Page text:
Recently, it’s been amazing to see growing recognition on the intersections between diversity – for example, Pride in Law and Indigenous Lawyers Association Qld partnering for an amazing ‘Journeys to Reconciliation’ event at Birrunga Gallery. These types of collaborations help to support multiple initiatives, and can start to unpack issues on a much deeper level.
Q: What is something legal professionals and practices can do to create a more supportive environment for their LGBTIQ+ colleagues and clients?
Emile: Never underestimate the power of visible signs of ‘allyship’ and support. These can be really small gestures (a rainbow poster or sticker, a post about a day of recognition or celebration, or including pronouns in emails) or much bigger (sponsoring or participating in community events, taking part in national scorecards), but they’re so important in creating a safe and supportive environment.
Because they can be quite small, I think they can often be overlooked or disregarded, but for someone (colleagues or clients) who are feeling unsure, they can make a world of difference and help to overcome the initial fear or reluctance that may be present.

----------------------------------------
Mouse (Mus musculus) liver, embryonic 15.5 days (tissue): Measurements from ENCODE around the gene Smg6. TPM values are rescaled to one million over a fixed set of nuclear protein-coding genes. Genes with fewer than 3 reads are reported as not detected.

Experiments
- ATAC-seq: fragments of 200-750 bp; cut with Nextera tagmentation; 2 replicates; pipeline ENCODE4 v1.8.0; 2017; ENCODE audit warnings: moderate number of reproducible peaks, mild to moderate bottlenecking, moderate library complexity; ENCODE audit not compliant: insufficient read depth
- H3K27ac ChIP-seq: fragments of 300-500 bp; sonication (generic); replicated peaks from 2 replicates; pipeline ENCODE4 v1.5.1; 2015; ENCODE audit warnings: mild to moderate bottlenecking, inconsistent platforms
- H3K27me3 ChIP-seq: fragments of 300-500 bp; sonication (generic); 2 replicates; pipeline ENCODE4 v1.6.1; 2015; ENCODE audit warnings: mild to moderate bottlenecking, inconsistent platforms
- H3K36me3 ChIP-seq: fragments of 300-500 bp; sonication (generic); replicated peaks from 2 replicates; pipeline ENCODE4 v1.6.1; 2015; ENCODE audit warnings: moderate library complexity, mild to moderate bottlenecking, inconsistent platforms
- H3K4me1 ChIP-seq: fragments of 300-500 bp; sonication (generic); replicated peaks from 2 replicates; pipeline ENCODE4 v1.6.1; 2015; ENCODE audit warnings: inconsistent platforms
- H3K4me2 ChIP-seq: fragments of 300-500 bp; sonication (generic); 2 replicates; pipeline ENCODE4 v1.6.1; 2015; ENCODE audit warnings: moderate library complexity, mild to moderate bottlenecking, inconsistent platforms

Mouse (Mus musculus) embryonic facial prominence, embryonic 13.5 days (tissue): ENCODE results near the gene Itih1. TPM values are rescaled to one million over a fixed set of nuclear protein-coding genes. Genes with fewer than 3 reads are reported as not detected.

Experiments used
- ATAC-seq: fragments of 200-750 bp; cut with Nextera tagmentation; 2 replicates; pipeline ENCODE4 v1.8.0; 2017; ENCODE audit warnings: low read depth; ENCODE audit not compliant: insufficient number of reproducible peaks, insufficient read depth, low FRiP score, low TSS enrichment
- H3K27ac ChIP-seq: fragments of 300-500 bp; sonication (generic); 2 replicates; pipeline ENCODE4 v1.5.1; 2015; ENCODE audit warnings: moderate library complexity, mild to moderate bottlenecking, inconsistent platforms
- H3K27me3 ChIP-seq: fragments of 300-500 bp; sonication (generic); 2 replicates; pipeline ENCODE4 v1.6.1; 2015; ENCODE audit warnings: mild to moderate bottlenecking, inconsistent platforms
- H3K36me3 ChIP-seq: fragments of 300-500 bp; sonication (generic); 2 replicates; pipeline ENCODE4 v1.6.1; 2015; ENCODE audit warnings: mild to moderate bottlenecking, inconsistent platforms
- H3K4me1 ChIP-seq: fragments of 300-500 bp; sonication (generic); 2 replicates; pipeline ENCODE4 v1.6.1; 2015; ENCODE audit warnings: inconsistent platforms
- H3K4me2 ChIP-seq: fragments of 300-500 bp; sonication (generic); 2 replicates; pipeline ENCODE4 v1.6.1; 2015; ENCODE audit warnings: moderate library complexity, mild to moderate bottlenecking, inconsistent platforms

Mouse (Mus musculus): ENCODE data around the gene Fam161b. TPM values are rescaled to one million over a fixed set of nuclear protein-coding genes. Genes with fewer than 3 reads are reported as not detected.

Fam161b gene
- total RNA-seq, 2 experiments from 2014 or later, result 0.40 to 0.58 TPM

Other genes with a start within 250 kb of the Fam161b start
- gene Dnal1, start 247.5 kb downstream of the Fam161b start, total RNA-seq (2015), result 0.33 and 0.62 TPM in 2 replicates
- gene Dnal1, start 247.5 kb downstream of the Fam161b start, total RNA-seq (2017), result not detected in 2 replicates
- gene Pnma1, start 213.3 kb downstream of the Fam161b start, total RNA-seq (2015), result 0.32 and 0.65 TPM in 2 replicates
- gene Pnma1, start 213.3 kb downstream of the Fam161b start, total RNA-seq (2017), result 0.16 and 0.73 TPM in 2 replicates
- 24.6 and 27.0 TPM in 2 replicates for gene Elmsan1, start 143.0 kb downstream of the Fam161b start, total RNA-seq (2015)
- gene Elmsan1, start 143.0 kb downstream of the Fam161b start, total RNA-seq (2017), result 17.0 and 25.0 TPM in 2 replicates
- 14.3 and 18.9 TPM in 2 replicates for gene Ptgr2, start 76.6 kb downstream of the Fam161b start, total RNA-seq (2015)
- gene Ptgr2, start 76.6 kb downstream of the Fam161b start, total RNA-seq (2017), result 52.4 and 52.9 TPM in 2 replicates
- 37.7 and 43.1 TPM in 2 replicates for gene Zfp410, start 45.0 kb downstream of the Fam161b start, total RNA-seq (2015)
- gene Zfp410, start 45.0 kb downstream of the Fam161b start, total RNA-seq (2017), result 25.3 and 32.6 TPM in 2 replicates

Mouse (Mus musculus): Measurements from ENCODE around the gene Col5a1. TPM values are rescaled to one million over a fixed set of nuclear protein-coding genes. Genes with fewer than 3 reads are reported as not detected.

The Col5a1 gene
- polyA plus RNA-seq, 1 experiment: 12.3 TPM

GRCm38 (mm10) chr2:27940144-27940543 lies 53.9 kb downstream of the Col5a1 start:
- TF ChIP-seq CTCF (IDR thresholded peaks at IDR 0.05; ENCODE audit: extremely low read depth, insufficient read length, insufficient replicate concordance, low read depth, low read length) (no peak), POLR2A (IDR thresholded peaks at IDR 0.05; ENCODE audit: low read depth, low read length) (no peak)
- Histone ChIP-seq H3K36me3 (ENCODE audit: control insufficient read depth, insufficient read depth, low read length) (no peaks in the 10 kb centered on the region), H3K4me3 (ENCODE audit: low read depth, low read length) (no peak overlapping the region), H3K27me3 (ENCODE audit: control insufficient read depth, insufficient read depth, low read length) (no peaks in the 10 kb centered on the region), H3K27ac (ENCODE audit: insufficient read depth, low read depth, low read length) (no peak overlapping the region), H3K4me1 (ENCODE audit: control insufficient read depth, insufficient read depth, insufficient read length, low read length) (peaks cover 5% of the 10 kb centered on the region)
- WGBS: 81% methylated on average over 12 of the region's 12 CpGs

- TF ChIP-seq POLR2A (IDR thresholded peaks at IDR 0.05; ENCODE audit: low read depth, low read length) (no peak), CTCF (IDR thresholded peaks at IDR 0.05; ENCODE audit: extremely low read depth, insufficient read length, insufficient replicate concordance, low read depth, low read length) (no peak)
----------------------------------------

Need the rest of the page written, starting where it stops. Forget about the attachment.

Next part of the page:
At McCullough Robertson, we recently introduced an option for pronouns on email signatures, and it’s been fantastic to see the uptake on that.
But what was really interesting was the journey to see where else we used genders and whether we really needed to. For example, ‘Sir/Madam’ in correspondence, ‘one gender includes the other’ in documents (we’ve thankfully long since moved away from always using the male in documents) and ingrained (or perhaps more likely, forgotten) concepts of a ‘mum and dad’ or ‘husband and wife’ in leave policies.
While it’s important to practise what you preach, I’d recommend that everyone have a look at their own templates and policies and see what message they might be unintentionally sending.
From there, it’s really about each person and organisation finding what feels natural and right for them – there’s no point trying to fit a mould or adopt some standard practice (though it can certainly help in the first part of the journey); after all, we all have many diversities.
Q: Is there anything you would like to add?
Emile: Be open and curious – read a post about diversity, head along to an event, ask a question, get involved in the community.
None of us have (or can have) all the answers here, so it’s important to recognise that this is and always will be a journey and all we can do is try our best to be receptive to new ideas.
And take this at your own pace – for some, just reading an article might be it, for others it might be joining a community organisation like the LGBTI Legal Service or Pride in Law – there’s no right or wrong there, but anything you do will bring reward and help make the profession a more diverse and inclusive place.
If you know a colleague who has demonstrated commitment to addressing LGBTIQ+ inclusion within the legal profession, you can nominate them for this year’s Pride in Law Award.
Kaitlyn Meehan is a member of the Queensland Law Society Membership and Engagement team.